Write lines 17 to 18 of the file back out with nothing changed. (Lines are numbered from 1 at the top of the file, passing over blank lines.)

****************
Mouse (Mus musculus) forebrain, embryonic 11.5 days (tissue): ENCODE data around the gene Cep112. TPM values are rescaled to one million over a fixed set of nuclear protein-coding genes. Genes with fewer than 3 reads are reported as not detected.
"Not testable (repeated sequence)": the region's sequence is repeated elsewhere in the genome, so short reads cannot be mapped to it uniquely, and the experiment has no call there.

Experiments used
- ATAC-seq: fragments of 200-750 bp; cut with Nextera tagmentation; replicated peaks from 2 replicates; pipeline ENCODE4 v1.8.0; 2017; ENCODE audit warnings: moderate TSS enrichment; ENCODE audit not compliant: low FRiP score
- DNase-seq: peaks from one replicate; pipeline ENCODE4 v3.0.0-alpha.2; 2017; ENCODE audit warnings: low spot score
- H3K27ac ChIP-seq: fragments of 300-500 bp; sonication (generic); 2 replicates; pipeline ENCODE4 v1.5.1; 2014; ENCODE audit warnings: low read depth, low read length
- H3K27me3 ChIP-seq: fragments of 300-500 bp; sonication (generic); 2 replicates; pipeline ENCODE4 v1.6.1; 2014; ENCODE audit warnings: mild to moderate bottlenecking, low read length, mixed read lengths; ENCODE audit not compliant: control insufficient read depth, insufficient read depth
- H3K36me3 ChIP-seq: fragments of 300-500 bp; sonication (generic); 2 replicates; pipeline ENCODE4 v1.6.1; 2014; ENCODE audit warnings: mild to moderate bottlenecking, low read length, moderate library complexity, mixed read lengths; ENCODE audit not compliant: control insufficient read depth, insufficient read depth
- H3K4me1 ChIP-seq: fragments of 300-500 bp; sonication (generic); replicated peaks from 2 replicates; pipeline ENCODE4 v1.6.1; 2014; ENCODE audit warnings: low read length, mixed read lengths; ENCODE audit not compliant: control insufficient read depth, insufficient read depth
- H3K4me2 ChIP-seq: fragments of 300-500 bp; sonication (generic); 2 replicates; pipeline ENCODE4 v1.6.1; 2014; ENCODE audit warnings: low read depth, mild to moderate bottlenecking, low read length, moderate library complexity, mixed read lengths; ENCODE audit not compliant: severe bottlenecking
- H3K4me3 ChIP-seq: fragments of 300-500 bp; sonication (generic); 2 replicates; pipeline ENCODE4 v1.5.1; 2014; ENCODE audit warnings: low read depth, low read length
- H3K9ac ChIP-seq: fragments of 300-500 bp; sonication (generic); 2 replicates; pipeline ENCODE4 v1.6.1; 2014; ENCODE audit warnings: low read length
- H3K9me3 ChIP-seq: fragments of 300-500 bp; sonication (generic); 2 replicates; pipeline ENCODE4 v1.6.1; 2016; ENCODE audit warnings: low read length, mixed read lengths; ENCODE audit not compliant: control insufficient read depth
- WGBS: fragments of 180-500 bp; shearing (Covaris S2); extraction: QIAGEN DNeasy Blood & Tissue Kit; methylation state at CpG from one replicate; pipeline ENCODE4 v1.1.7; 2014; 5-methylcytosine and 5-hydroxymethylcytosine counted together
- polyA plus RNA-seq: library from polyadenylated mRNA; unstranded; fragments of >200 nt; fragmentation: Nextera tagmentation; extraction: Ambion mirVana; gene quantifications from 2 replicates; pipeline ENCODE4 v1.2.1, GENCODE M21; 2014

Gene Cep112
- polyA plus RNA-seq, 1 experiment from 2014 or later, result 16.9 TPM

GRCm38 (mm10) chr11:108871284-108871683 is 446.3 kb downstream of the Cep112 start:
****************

- polyA plus RNA-seq, 1 experiment from 2014 or later, result 16.9 TPM

GRCm38 (mm10) chr11:108871284-108871683 is 446.3 kb downstream of the Cep112 start: